After checking out the lighthouse and preparing for the next day, I headed back towards town to see what New Year's Eve in Lubec is all about. Showing up at night I found it was a tiny fishing town with only a tavern and a bar open. I went to the "Eastern Most Tavern" for a drink with the locals to see what trouble I could stir up. Kicking open the door wearing my rubber Firefighter mucka boots (imagining having spurs and holding my belt buckle) I found no one but a Scottish bartender hanging around. After a couple drinks I discovered it was a Tavern/Inn with 3 bedrooms upstairs, and conveniently it had a cancellation on one of it's rooms. I chatted and bartered with him taking the empty room at a reasonable rate, plus he gave me my drinks for free. After the previous night, a king size bed, hot shower, and unlimited heat sounded delightful. Eventually the tavern started to fill up with maybe 15 people at the bar and having dinner (all more than twice my age) and everyone was getting poopy faced for New Year's Eve, you shoulda heard all the conjumbled French, Canadian, redneck Maine, and drunken scottish dialect I tried to interpret. I went upstairs to my room around 11PM so I could get a decent sleep before the 7:05AM sunrise. I'll tell ya, a bed has never felt so nice.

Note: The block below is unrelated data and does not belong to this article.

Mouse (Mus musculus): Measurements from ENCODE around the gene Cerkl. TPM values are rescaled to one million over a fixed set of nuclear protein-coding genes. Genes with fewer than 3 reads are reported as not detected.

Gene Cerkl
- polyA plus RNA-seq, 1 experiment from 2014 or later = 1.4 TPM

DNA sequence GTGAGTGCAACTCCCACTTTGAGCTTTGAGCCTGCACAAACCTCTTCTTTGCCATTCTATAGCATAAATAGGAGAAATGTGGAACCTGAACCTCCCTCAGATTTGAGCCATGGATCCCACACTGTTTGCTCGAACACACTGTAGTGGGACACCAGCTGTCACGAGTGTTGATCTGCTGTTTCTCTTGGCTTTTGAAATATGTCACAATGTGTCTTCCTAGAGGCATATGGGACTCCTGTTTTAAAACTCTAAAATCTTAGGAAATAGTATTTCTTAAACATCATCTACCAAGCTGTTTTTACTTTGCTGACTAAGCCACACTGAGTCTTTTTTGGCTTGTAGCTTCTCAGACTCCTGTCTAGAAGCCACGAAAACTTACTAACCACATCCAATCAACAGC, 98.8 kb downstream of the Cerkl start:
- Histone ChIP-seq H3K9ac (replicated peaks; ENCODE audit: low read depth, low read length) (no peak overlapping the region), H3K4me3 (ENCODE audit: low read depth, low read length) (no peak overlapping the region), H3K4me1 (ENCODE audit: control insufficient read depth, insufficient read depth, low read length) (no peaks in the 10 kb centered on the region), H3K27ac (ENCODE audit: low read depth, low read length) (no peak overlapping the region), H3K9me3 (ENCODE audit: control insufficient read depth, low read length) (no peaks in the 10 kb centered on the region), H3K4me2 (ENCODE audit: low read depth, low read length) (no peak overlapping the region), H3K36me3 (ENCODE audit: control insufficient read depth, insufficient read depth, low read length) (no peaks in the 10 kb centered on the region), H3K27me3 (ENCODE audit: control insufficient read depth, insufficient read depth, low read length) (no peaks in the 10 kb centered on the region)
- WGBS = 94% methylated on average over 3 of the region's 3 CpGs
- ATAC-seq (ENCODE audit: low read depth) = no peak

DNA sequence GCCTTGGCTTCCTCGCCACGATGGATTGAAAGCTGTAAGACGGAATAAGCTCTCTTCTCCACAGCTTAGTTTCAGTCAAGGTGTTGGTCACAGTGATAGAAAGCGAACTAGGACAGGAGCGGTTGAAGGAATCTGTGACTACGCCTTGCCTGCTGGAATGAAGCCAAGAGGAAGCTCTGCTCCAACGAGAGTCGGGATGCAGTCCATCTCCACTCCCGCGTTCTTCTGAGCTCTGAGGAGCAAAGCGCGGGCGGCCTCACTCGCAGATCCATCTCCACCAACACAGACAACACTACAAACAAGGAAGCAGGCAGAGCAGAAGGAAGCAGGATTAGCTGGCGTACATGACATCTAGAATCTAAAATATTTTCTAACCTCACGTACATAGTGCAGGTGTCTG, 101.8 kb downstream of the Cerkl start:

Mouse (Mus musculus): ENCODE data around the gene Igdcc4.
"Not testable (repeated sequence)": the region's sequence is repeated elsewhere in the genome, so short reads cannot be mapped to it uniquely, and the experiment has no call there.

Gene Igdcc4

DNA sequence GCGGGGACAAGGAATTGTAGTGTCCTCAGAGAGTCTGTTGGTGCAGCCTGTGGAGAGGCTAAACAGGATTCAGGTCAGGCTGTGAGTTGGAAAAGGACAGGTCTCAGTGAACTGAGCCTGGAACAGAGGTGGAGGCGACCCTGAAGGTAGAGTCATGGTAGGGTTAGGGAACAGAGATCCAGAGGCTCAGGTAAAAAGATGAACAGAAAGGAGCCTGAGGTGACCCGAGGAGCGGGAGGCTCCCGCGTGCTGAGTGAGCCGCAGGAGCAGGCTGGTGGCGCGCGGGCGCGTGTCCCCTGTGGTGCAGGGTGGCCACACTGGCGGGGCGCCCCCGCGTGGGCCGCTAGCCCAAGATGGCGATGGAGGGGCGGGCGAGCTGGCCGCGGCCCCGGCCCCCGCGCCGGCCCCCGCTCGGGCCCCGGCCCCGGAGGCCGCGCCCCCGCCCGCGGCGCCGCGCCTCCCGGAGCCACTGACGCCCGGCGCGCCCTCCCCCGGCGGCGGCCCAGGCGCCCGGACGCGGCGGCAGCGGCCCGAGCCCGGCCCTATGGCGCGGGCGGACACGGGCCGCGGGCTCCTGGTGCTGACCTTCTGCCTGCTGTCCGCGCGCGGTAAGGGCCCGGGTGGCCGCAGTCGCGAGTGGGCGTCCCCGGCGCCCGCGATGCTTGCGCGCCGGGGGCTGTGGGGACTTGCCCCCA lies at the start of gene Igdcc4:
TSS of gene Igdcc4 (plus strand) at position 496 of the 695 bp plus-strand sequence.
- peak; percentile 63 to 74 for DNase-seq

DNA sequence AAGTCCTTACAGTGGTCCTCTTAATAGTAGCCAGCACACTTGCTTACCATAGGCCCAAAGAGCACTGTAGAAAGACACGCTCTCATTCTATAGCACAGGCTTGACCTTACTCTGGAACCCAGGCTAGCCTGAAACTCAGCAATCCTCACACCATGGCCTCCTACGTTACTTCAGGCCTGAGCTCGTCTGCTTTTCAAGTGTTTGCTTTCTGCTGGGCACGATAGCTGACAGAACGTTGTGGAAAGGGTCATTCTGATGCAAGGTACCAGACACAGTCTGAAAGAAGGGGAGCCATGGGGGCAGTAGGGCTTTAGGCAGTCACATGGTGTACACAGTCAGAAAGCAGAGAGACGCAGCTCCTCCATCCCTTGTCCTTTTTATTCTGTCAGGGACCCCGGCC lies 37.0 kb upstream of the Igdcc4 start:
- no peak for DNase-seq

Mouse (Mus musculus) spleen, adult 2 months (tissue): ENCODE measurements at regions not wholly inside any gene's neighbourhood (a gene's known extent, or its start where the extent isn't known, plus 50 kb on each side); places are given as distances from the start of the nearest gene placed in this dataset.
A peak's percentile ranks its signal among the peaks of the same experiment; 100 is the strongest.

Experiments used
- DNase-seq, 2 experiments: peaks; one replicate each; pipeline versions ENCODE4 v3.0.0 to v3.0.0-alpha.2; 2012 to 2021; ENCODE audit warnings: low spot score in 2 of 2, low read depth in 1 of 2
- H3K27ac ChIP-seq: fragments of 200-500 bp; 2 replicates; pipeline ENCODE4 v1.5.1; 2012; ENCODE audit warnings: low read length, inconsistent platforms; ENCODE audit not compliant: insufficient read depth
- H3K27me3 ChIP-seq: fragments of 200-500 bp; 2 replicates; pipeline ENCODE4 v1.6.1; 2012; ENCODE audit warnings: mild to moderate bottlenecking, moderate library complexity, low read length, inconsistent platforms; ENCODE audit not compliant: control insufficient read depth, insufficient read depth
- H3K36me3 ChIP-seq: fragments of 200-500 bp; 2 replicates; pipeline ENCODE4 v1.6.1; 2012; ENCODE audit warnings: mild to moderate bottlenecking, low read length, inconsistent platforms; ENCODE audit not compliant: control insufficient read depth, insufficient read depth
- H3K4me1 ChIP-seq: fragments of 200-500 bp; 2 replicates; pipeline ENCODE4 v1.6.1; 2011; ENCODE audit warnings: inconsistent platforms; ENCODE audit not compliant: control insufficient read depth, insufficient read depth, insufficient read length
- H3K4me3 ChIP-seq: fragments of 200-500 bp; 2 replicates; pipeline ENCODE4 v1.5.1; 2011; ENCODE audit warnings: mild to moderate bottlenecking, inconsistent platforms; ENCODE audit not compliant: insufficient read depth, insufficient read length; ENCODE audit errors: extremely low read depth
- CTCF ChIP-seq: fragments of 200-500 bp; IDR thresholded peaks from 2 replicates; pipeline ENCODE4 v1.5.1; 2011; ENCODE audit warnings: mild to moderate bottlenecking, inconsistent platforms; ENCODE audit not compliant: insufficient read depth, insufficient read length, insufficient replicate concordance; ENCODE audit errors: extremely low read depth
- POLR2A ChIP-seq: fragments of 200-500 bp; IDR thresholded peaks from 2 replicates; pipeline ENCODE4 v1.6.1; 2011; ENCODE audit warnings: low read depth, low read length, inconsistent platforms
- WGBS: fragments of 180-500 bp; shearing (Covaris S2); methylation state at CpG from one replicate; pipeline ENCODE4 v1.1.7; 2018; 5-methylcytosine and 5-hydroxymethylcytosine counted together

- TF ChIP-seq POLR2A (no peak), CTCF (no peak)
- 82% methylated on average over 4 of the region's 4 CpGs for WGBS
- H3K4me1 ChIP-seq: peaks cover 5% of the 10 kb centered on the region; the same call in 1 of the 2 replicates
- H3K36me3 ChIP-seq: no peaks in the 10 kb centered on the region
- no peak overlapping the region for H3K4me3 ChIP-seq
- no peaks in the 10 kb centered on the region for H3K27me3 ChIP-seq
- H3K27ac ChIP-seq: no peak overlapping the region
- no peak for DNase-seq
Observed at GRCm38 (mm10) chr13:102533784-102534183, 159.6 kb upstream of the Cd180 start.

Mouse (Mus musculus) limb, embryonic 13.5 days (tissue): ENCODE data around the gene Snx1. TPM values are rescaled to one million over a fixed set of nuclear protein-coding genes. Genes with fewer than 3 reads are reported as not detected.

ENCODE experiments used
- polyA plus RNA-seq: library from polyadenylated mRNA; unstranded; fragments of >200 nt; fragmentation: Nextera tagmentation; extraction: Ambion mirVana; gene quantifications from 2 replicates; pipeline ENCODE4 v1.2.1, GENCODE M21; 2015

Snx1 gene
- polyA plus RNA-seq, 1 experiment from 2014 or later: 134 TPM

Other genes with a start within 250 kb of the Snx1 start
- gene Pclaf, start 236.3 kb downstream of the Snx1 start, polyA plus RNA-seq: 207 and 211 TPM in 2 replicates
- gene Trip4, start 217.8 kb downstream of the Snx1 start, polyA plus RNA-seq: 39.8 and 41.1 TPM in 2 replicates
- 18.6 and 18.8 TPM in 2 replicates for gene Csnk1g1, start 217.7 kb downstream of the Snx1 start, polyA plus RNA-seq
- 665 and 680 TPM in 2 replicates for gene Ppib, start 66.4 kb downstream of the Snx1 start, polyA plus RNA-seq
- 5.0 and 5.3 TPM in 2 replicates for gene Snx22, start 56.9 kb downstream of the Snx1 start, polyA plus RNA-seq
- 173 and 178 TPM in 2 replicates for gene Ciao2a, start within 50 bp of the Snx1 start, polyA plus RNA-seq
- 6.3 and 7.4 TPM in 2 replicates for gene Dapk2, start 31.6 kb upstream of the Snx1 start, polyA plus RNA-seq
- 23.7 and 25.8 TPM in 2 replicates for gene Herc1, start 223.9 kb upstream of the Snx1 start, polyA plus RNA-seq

Well rested, the 6:15AM alarm wasn't an issue. I quietly geared up trying not to awake the "elderly" people sharing the adjoining rooms, only to hear footsteps going downstairs minutes before I was ready to leave myself. Driving over all bundled up I could see rays of light starting to peek around the horizon. Clouds were hovering miles out on the oceans edge, making me slightly worried it wouldn't be such a spectacular sunrise. They only delayed it by a couple minutes and once the sun crested over the clouds, everything burnt off.

[image]
East Quoddy Head Lighthouse
[image]

I figured this would be the hot spot to be on January 1st but was surprised to find no more than a dozen people joining me to watch it rise. Everyone stayed till 7:30 or so taking pictures of the colorful sky, standing next to the Eastern Most Point landmark, and the lighthouse. Traveling with no real agenda, I was happy to hang around until I was the last one there and able to soak it all in. (Unlike the Southern Most Point in Key West, there was almost always a line just to stand near the buoy landmark) Before leaving I opened the parking lot gate and snuck down to the caretakers house for a quick photo op. Without driving on their lawn, that's as far east as it gets.

[image]

I went back to my room for breakfast and slowly packed my bag debating where to go next. I chatted with my other roommates who were from various points along the Maine coast and they gave me a few suggestions for routes to take home. From here there is only one direction to head, west.